Two Johns Hopkins alumni were recently awarded Gates Cambridge Scholarships, which provide full funding to pursue a postgraduate degree at the University of Cambridge. The scholarship, established in 2000 with a gift from the Bill and Melinda Gates Foundation, celebrates 80 exceptional scholars each year, with approximately 25 coming from the United States.
After a close family member was diagnosed with breast cancer, Nisita Dutta became increasingly interested in cancer research. She earned a bachelor's degree and a master's degree, both in chemical and biomolecular engineering from Johns Hopkins, in 2019 and 2020, and during her studies, she found connections between research, engineering, and medicine that furthered her interests in cancer patient care. As a Gates Cambridge Scholar, Dutta will earn her PhD in chemistry from the University of Cambridge.
Crossing the pond offers Dutta an opportunity to learn from scientists around the world and gain insight into the differences in the scientific communities of the United States and the United Kingdom, a perspective, she says, that will help her become a "creative and insightful" researcher. Dutta will also shadow doctors during her studies, giving her the opportunity to see how government-sponsored health care can make a difference when treating patients.
At the forefront of her research will be pancreatic cancer, one of the most lethal cancers, given its low five-year survival rate. Dutta says the composition of pancreatic tumors makes them difficult to treat, and she is planning to do research in this area through the NIH Oxford-Cambridge Scholars Program. Using her background in engineering and her interest in oncology, Dutta will work with doctors to create nanobody-drug conjugates that target mesothelin, a cell-surface protein expressed on pancreatic cancer cells. Because nanobodies are smaller than antibodies, Dutta says the team hopes to have more success in penetrating pancreatic tumors, with the ultimate goal of moving the treatment toward clinical development and patient trials.
"I'll be entering a close-knit, diverse community with individuals who are driven to improve society, inspiring and encouraging my goals to make a difference through my research," Dutta says. "Receiving the Gates Cambridge Scholarship both affirms my past leadership and scientific efforts in helping cancer patients and motivates me to continue to work hard to fulfill my ambitions with the support of this community."
Kevin Fan Hsu, who earned a Master of Arts degree in cultural heritage management from Hopkins in 2021, was also selected as a Gates Cambridge Scholar. Hsu's background in engineering and policy, as well as his time spent living and working in the Asia-Pacific, has led to his interest in accelerating climate change-related infrastructure using democratic methods, allowing public works to be implemented in a more just and equitable way.
During his time in the Asia-Pacific, Hsu says he witnessed and researched patterns of urbanization. For example, in China, urban development sometimes led to displacement of the community members or, in some cases, saw neighborhoods demolished entirely. This firsthand experience showed Hsu the importance of the human impacts of urbanization and led him to consider how planners and designers could better understand community needs, and how to communicate human needs to those making high-level decisions, whether they be government officials or developers. He also says that the ways in which we shape our neighborhoods, buildings, and transport systems can deeply impact our energy demand and greenhouse gas emissions; cities, therefore, represent a key arena of activity as we tackle climate change.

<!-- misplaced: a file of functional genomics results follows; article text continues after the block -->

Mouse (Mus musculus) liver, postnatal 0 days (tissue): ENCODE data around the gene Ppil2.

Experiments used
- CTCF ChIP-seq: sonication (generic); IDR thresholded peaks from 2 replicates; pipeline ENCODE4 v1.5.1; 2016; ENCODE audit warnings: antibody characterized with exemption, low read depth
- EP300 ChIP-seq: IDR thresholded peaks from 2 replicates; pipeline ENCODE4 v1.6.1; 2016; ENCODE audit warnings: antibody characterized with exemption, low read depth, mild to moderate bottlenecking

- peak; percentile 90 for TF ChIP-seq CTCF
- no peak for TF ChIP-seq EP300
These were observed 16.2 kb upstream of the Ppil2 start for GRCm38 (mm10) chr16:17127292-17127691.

The same concerns about urbanization also extend to infrastructure, Hsu says, as he seeks to answer questions of how project proposals are formulated, who benefits from them, and whether community members could join the planning process, both to better understand how they would be impacted by a project and how to contribute to a project's goals.
Hsu's time at Hopkins included a focus on these questions, where he says his cohort discussed both tangible and intangible heritage, and how to engage communities in heritage conservation. He says that, regardless of the project at hand—whether it's infrastructure or climate solutions—governments could benefit from taking a holistic approach to their work by considering the environmental, social, economic, and cultural impacts of a given project.
"It is important to incorporate a stronger dimension of culture into our vision of 'sustainable and resilient cities,'" Hsu says. "Having a sense of…connection to the past can be very empowering, especially as cities inevitably continue to transform. It's critical to understand the diversity of what people value, and how we safeguard those values—both tangible and intangible—for the future."
To learn more about applying for the Gates Cambridge and other scholarships, visit the university's National Fellowship Program website.